In this increasingly volatile market, most of what you hear about options is from those buying calls and puts on very short-term directional trades. But that creates a limited window for the underlying stock or index to make the move you expect — this approach is full of inherent risks.
Let’s say you believe a stock is headed over time, so you buy it. You can sell (write) calls against the stock position and earn some income while you hold the stock — and you have time to recover if the underlying loses ground temporarily. The beauty of writing covered calls is that an investor can take advantage of the inherent risk in buying calls to make money — and the profits from selling the calls are an additional return on the investment in the stock.
In my view, the ideal scenario for a successful covered-call strategy is to write calls against stocks that are enjoying a recent uptrend, but with limited potential upside. By selling covered calls, you have the obligation to deliver 100 shares of the underlying stock at the strike price to the buyer, should they exercise the call before the option expires. So by assuming this obligation, you collect a premium upfront as payment for selling the ownership rights of stock at a specific strike price for a given period of time.
For example, if you think shares of Johnson & Johnson (JNJ) are going higher from their current price of around $86 a share, you could buy a JNJ July $87.50 call option for $95 per contract and control 100 shares of stock.
But if you already own JNJ and want to hold it for the long term, but worry that near-term upside is limited, you can write call options — sell one JNJ July $87.50 call contract and collect the $95 premium (cash fee paid to you by the buyer when the option is sold).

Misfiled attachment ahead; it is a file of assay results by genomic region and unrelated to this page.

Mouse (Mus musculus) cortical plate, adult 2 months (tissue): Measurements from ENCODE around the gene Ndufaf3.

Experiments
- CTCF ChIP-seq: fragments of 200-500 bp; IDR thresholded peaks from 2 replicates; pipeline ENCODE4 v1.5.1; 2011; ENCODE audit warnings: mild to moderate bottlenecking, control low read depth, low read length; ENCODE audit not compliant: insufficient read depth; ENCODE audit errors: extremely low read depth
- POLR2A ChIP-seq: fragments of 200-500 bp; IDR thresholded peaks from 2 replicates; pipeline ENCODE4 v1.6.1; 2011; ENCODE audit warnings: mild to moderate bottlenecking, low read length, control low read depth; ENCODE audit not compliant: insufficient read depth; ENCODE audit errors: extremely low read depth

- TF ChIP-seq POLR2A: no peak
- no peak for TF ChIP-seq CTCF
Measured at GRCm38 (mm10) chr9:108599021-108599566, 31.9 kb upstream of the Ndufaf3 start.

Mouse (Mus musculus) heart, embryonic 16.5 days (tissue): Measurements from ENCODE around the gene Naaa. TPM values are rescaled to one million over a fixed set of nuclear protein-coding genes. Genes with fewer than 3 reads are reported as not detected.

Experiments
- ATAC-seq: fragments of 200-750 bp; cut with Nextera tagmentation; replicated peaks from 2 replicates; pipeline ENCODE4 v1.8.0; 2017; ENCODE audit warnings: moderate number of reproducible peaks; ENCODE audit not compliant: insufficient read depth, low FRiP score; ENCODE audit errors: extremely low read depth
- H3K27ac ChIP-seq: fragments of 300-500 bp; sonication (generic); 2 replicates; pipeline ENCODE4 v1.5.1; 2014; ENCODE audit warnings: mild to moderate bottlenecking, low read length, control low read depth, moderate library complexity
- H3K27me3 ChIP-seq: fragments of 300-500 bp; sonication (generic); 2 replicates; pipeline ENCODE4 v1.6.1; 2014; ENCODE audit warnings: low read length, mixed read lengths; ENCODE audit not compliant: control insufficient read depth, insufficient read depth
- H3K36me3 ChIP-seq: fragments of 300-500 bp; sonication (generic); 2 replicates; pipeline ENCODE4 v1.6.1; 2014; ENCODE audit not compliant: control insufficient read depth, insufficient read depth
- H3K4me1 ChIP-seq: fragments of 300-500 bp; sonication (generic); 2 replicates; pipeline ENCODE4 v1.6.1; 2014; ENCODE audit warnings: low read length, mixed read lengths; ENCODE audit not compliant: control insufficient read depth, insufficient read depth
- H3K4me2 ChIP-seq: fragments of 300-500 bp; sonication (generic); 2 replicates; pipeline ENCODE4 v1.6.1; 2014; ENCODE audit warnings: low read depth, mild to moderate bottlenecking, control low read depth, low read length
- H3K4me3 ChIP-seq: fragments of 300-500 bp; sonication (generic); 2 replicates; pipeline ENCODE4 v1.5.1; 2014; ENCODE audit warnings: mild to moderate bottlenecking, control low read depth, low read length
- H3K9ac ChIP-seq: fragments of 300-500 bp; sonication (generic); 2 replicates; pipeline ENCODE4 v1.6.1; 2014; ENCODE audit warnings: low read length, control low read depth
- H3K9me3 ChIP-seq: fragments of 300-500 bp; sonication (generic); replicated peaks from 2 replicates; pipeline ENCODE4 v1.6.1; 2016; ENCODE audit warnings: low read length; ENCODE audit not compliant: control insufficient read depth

In one scenario, JNJ stock stays at or slightly below $86 through expiration, just as you had expected. That means you would get to keep the entire premium, the calls would expire worthless and you don’t need to do anything else.
Another scenario is that the shares don’t settle back down, but continue rising. You could change your mind when JNJ hits the strike and choose to keep the shares by buying back the call and closing your obligation. However, even if you don’t do this and the buyer decides to call the shares away from you, you still turn a profit! That’s because you chose a strike price that allowed you to close out your stock position for a gain if the buyer exercised the call.
Remember, the major risk in writing covered calls is that the stock may decline much more than the protection provided. But if the market bottom is already behind us, then this strategy is very effective in a volatile market. Option premiums are so expensive precisely because of the wide gyrations the market has experienced, so selling option premiums into that volatility affords a call option writer more premium value to cash in.
The other risk in covered-call writing is that once you have written a call against an existing position, you have capped your upside and thus put a ceiling on your return. Using our JNJ example, say the shares shoot up from $86 to $100 in a relatively short period of time. By writing the JNJ $87.50 calls, we have limited our upside in JNJ — because the stock is certain to be called away at $87.50 — so we’d miss out on a 16% rally in the stock.
That’s why, as I mentioned before, it’s best to write covered calls on stocks that seem to have limited upside — they’ve gone up about as far as you expect them to go in the near term. Taking in premium after sharp upward moves in individual stock positions allows investors to get paid to time rallies and insulate gains.
Remember, writing covered calls is a very conservative strategy that can even be implemented in retirement accounts — and, as you have seen, it’s an effective way to ramp up profits on a stock holding, and should therefore be a key income-boosting strategy for all investors.
Bryan Perry is editor of Cash Machine, a newsletter focused on dividends and income investing. His newest service, Extreme Income, also focuses on dividend investing with “income boosters” like momentum plays, option strategies, and more.